The 2 main complications of colonoscopy are perforation and bleeding. Bleeding usually occurs within a few days of polypectomy. A second colonoscopy is often performed to investigate the source of the bleeding, and an ulcer is commonly seen at the initial polypectomy site. Visible vessels in the ulcer can be clipped or cauterized to prevent rebleeding. Severe blood loss can occur, and some patients may require blood transfusion.
When an attempt is made to advance the endoscope in the presence of a loop, perforation can occur if the pressure exerted on the colon wall (often the sigmoid) by the looped portion of the scope increases sufficiently. It is less common for the scope tip to perforate the colon directly by advancing into and through a diverticulum, a tumor, or a turn in the colon. Overinflation of the colon can also lead to perforation, but this is quite rare with modern equipment.
Other complications may include aspiration or hypoventilation as a result of sedation, as well as cardiovascular events during the time that antiplatelet or anticoagulant medications are withheld.
In addition to these direct complications, many authorities also consider the development of advanced colon cancer within a few years of colonoscopy to be a type of complication. Unfortunately, as a result of missed lesions on colonoscopy, incomplete removal of visualized lesions, and possibly occasional rapid development of new tumors, cancer does develop in some patients between regularly scheduled colonoscopies. It is prudent to advise patients of these issues as part of the informed consent process.
TRAINING IN COLONOSCOPY
Proper training in colonoscopy generally requires a minimum of 100 supervised procedures in order to achieve acceptable success rates in the advancement of the scope to the cecum. The same number of procedures is typically required of clinicians who are experienced at sigmoidoscopy. Basic polypectomy training is generally integrated with training in diagnostic colonoscopy, since small polyps are encountered in a sizable percentage of cases.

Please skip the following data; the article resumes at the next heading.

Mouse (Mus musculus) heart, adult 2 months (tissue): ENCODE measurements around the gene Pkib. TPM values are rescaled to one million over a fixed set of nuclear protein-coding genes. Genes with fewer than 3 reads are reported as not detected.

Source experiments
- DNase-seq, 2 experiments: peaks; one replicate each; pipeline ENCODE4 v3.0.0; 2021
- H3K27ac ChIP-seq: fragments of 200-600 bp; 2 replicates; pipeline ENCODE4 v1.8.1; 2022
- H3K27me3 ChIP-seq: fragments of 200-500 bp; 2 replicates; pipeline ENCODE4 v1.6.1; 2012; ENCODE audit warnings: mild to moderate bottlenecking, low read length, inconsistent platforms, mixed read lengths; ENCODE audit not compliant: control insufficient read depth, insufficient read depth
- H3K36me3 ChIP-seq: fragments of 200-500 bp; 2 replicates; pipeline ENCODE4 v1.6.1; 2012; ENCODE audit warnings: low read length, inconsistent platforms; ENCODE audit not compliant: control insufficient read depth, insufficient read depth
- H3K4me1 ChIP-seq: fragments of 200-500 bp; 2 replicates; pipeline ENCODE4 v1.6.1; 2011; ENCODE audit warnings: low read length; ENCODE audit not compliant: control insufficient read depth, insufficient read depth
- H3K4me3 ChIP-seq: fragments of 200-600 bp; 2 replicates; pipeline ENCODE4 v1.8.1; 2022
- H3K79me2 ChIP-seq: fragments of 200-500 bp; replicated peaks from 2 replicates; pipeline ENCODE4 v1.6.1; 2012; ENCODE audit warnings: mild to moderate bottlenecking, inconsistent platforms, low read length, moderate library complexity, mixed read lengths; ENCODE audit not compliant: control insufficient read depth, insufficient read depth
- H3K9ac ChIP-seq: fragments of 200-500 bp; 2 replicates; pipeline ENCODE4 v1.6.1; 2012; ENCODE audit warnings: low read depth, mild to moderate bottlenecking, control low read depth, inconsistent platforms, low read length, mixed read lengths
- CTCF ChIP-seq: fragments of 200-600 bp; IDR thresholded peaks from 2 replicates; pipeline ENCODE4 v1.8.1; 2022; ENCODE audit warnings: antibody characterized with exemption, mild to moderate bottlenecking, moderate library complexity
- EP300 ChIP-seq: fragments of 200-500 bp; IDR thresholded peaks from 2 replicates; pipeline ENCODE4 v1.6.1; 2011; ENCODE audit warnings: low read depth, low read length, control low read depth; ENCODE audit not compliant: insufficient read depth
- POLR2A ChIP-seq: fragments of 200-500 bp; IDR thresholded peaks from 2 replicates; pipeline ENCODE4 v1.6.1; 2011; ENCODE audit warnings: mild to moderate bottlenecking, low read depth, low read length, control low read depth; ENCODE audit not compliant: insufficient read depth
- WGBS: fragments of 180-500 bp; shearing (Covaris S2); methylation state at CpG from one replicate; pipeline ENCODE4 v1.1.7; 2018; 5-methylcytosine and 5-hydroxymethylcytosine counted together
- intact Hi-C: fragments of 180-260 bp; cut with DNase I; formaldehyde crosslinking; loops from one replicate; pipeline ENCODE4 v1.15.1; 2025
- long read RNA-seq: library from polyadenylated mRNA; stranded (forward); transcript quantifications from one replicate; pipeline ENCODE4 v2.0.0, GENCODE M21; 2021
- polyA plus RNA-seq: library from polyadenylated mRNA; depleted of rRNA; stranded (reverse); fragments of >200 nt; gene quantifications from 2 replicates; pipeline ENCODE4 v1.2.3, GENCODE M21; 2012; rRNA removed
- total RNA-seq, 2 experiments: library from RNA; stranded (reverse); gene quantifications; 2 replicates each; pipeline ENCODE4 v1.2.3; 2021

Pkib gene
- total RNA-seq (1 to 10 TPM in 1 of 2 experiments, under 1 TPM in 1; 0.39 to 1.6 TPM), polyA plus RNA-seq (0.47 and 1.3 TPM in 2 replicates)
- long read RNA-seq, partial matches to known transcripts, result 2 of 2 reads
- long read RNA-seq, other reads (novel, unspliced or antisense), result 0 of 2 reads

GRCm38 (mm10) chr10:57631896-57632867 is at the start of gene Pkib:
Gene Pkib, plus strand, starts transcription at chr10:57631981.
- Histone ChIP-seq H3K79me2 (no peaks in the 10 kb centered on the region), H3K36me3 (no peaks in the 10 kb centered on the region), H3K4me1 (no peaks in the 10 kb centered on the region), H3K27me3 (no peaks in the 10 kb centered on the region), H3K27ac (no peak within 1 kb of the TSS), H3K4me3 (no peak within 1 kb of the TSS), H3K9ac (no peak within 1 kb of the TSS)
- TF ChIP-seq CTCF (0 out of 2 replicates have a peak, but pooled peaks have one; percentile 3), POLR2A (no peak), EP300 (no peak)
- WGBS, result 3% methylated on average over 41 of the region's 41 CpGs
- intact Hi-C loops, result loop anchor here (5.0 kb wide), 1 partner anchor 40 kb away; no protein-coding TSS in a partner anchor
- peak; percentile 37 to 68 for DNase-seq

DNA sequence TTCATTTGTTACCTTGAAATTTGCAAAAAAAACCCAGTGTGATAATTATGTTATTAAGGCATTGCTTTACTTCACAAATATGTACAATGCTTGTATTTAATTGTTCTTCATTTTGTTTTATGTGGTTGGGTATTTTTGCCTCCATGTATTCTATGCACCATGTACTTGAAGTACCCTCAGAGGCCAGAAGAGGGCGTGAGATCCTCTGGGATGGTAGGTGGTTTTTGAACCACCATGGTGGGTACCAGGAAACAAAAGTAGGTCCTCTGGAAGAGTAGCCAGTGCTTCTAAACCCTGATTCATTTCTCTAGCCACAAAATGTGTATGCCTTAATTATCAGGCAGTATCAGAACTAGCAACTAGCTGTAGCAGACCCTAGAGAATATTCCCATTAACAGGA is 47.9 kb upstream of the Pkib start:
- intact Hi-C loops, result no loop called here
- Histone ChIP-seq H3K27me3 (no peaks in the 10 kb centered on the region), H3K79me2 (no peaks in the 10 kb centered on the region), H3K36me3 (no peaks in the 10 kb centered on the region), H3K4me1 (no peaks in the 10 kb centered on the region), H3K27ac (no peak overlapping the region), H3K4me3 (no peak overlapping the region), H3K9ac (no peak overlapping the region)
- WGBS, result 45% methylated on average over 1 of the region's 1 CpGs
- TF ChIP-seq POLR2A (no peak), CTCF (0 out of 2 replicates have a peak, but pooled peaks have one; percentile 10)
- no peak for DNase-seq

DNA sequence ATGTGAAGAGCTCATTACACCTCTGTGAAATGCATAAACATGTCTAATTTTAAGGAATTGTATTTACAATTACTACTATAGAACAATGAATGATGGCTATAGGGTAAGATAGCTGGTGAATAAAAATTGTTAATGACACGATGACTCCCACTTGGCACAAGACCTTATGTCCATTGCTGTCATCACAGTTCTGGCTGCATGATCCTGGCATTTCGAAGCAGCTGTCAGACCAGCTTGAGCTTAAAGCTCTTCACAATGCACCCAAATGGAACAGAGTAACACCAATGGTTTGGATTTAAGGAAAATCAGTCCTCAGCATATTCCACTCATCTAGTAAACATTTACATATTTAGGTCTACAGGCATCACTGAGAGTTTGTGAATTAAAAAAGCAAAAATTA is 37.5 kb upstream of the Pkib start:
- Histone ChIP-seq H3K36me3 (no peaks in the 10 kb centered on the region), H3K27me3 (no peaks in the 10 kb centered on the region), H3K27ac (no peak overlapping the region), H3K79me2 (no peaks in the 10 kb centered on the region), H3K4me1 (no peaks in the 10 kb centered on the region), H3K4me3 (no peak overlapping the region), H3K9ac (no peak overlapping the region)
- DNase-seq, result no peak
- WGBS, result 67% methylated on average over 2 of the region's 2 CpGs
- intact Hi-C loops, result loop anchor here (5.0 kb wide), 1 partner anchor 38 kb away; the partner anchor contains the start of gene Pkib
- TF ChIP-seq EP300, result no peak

A substantial portion of colonoscopy instruction is devoted to learning how and when to reduce loops, reposition the patient, and apply abdominal pressure in an effort to reach the cecum efficiently. Commercially available simulators and colon models provide a good introduction to the mechanics of handling and manipulating the colonoscope, and should be considered before supervised training on patients.
Flat and Depressed Colonic Lesions
Figure – This flat neoplasm with a central depression is an example of a lesion that is more difficult to visualize and remove during colonoscopy. The central erythematous, slightly depressed region contained high-grade dysplasia. The lesion was removed in 1 piece by snare after submucosal saline injection.
These lesions are often particularly difficult to visualize. Most are slightly redder and slightly more elevated than the surrounding normal mucosa (Figure). The most worrisome have a slight central depression in the center. A significant percentage of flat—and particularly of depressed lesions—harbor high-grade dysplasia or early carcinoma.
A recent study at the Veterans Administration (VA) Palo Alto Health Care System demonstrated the prevalence and importance of these easy-to-miss lesions.6 Of 1819 patients in the VA Palo Alto study who underwent elective colonoscopy, 9% had flat or depressed lesions, and 0.8% had a flat or depressed lesion with carcinoma in situ or early invasive carcinoma.
Flat and depressed lesions were nearly 10 times more likely to contain carcinoma in situ or early invasive cancer than were polyps (odds ratio, 9.8). This study highlights the need for all endoscopists to be aware of these lesions. Detection of flat lesions requires excellent bowel preparation and unhurried examination of the mucosa. Newer high-resolution colonoscopes have substantial built-in image processing, which facilitates visualization of these lesions.